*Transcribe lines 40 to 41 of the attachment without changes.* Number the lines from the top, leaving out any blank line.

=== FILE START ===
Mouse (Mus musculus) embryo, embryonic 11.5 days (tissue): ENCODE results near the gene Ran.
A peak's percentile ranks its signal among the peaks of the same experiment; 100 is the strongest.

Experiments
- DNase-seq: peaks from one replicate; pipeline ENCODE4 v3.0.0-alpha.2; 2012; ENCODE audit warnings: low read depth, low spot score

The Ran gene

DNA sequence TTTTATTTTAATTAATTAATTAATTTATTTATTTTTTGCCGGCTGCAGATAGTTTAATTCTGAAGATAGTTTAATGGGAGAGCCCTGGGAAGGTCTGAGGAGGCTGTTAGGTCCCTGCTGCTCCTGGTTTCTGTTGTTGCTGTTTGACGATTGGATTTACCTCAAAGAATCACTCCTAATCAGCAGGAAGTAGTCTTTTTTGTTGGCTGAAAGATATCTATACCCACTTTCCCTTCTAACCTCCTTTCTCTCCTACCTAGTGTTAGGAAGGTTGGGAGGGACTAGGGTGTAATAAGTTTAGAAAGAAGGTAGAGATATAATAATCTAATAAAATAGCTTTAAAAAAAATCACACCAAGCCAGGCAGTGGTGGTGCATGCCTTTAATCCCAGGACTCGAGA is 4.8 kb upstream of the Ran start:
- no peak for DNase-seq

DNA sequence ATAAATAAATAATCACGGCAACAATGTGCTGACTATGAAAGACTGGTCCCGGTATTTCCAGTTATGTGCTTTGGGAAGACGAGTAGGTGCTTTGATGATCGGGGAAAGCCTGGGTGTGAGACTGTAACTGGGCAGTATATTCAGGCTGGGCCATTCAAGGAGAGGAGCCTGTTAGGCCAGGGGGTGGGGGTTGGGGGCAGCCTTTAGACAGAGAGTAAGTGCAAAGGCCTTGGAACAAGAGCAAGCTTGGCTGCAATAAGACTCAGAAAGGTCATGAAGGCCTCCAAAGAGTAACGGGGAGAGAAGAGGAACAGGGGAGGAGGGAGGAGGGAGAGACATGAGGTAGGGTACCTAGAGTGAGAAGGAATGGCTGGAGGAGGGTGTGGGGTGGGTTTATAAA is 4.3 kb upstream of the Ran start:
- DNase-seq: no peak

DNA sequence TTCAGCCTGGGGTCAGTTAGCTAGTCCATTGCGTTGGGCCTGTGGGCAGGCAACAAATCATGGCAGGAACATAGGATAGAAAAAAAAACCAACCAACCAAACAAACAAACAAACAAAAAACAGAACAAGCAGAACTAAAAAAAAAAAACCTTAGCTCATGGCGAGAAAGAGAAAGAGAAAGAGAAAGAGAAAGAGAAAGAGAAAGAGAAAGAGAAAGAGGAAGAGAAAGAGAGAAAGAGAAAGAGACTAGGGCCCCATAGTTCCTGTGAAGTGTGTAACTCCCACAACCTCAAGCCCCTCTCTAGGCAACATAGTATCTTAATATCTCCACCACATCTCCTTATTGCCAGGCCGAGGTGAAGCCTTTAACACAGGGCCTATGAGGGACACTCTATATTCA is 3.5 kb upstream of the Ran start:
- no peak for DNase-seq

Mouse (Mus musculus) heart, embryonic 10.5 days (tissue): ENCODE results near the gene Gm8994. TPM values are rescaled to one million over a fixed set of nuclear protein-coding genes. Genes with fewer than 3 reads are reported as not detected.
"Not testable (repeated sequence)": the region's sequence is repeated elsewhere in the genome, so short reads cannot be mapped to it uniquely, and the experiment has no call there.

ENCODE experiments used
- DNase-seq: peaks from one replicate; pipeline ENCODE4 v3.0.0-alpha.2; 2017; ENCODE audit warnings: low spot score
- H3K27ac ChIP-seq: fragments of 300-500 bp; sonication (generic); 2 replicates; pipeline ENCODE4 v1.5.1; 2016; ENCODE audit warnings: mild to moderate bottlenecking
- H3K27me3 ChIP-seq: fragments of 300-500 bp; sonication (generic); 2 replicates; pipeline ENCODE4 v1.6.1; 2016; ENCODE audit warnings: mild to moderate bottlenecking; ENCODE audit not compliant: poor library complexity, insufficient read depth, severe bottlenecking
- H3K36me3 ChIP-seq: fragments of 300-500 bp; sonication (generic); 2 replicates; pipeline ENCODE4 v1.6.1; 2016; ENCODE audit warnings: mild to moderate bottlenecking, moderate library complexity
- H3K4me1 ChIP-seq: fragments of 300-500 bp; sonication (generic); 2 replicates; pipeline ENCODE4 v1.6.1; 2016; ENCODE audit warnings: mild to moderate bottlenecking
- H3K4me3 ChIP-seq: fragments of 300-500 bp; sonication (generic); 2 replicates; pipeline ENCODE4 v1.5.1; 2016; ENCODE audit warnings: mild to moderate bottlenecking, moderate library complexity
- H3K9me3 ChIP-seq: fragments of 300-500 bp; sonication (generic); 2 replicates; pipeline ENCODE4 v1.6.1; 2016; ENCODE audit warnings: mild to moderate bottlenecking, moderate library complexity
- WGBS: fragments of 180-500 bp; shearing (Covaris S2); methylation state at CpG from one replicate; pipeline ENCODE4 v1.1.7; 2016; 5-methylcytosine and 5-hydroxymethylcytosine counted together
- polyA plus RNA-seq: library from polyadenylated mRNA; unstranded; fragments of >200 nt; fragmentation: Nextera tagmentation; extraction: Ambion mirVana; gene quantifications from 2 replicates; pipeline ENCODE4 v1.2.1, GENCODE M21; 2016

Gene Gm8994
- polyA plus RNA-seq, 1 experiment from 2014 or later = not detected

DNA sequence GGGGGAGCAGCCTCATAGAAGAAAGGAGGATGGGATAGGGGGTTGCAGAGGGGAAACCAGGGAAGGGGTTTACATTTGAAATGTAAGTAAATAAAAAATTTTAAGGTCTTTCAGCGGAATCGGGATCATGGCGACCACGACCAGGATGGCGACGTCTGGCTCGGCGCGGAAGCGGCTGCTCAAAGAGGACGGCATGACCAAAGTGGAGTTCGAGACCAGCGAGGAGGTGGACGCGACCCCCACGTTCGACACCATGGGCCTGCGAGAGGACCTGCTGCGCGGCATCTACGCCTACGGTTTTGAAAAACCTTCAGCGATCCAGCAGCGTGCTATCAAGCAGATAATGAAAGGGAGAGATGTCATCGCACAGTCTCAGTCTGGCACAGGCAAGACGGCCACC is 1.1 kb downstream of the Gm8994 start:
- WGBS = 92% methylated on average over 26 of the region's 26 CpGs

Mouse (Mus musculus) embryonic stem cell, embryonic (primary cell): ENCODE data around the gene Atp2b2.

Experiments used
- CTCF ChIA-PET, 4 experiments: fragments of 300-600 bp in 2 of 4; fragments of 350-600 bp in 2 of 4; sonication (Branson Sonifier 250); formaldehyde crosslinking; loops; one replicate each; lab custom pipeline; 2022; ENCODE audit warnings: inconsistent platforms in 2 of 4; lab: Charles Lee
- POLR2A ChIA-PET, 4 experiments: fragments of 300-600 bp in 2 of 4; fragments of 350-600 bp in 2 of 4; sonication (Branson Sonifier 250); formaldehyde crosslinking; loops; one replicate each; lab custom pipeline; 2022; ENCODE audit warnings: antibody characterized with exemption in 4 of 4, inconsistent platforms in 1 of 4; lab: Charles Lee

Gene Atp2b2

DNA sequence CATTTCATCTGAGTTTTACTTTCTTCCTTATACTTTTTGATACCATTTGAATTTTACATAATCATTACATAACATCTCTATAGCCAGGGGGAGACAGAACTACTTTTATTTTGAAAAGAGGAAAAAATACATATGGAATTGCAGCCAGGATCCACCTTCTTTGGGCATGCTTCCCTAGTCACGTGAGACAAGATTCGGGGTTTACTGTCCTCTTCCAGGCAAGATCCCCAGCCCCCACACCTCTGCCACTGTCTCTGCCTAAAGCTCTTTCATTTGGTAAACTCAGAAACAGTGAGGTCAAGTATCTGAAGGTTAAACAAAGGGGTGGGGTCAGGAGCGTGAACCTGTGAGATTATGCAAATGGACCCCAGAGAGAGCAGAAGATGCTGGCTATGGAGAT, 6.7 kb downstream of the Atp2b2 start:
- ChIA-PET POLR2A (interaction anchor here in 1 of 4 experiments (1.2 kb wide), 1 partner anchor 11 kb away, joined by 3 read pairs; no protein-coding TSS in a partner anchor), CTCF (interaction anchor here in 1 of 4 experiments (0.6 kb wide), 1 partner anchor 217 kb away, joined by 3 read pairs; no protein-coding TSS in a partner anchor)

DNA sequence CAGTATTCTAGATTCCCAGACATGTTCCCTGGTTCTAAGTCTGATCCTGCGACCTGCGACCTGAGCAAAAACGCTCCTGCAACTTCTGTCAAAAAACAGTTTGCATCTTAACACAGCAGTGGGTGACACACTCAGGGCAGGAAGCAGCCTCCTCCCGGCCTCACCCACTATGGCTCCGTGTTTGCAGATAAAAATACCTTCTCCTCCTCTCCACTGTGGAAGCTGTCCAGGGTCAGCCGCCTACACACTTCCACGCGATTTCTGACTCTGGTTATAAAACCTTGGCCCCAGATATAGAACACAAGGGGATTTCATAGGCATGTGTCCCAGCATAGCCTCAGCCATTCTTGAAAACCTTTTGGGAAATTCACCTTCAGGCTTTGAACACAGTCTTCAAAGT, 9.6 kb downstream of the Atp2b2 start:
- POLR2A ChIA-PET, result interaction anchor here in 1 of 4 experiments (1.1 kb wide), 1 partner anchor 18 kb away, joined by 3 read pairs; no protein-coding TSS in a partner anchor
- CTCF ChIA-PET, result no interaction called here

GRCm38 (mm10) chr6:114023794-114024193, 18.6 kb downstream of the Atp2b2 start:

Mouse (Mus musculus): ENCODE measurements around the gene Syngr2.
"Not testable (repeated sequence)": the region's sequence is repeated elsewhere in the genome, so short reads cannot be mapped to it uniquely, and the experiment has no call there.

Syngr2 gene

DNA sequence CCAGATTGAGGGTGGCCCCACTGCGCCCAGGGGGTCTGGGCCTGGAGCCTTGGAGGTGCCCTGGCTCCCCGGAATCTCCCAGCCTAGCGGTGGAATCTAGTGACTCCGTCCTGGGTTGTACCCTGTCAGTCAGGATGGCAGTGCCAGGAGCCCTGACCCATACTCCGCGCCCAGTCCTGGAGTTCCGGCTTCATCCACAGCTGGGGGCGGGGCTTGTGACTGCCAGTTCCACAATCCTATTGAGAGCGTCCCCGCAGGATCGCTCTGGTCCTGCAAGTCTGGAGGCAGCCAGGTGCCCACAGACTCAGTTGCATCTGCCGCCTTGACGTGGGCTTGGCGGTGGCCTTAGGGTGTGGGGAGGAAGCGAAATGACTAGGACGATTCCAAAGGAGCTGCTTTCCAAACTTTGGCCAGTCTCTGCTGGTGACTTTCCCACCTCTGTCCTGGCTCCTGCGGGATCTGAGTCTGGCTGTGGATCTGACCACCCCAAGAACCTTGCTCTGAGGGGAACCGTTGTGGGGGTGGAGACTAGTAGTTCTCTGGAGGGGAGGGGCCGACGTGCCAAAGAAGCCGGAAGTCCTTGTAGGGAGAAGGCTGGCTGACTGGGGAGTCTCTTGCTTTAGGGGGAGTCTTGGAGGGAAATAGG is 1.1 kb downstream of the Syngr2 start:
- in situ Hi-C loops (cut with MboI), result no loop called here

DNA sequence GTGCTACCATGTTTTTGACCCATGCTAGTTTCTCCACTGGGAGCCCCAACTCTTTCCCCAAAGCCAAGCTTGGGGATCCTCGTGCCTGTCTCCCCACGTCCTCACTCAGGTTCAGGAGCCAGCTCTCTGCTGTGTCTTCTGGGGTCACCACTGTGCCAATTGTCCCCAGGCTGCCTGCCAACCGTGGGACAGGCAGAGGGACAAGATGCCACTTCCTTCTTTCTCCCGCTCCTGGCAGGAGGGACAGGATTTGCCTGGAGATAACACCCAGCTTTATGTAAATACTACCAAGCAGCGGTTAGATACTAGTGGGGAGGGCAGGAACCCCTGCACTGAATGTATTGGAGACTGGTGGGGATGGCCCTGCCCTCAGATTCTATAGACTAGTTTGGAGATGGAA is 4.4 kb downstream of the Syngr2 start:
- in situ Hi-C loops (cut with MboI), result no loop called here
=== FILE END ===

"Not testable (repeated sequence)": the region's sequence is repeated elsewhere in the genome, so short reads cannot be mapped to it uniquely, and the experiment has no call there.

Syngr2 gene